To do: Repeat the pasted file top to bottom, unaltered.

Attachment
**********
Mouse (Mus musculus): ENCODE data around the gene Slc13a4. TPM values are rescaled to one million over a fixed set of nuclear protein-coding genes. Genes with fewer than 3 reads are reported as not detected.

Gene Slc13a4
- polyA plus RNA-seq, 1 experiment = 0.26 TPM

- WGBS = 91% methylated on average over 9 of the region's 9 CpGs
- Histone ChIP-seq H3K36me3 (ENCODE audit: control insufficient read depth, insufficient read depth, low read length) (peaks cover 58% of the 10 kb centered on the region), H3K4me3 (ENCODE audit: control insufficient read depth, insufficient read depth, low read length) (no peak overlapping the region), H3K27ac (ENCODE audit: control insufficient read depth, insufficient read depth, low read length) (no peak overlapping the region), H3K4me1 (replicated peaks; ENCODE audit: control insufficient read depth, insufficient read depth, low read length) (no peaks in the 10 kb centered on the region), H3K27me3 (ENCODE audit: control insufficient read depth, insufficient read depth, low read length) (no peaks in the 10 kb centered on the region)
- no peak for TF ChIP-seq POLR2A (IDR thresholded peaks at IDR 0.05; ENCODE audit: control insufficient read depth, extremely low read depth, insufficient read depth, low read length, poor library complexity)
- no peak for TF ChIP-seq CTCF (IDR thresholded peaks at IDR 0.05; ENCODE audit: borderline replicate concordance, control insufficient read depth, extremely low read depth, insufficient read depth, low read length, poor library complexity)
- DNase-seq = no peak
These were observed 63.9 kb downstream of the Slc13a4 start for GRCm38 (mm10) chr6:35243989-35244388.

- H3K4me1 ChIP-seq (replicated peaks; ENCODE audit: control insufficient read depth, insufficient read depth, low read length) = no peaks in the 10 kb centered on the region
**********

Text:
Mouse (Mus musculus): ENCODE data around the gene Slc13a4. TPM values are rescaled to one million over a fixed set of nuclear protein-coding genes. Genes with fewer than 3 reads are reported as not detected.

Gene Slc13a4
- polyA plus RNA-seq, 1 experiment = 0.26 TPM

- WGBS = 91% methylated on average over 9 of the region's 9 CpGs
- Histone ChIP-seq H3K36me3 (ENCODE audit: control insufficient read depth, insufficient read depth, low read length) (peaks cover 58% of the 10 kb centered on the region), H3K4me3 (ENCODE audit: control insufficient read depth, insufficient read depth, low read length) (no peak overlapping the region), H3K27ac (ENCODE audit: control insufficient read depth, insufficient read depth, low read length) (no peak overlapping the region), H3K4me1 (replicated peaks; ENCODE audit: control insufficient read depth, insufficient read depth, low read length) (no peaks in the 10 kb centered on the region), H3K27me3 (ENCODE audit: control insufficient read depth, insufficient read depth, low read length) (no peaks in the 10 kb centered on the region)
- no peak for TF ChIP-seq POLR2A (IDR thresholded peaks at IDR 0.05; ENCODE audit: control insufficient read depth, extremely low read depth, insufficient read depth, low read length, poor library complexity)
- no peak for TF ChIP-seq CTCF (IDR thresholded peaks at IDR 0.05; ENCODE audit: borderline replicate concordance, control insufficient read depth, extremely low read depth, insufficient read depth, low read length, poor library complexity)
- DNase-seq = no peak
These were observed 63.9 kb downstream of the Slc13a4 start for GRCm38 (mm10) chr6:35243989-35244388.

- H3K4me1 ChIP-seq (replicated peaks; ENCODE audit: control insufficient read depth, insufficient read depth, low read length) = no peaks in the 10 kb centered on the region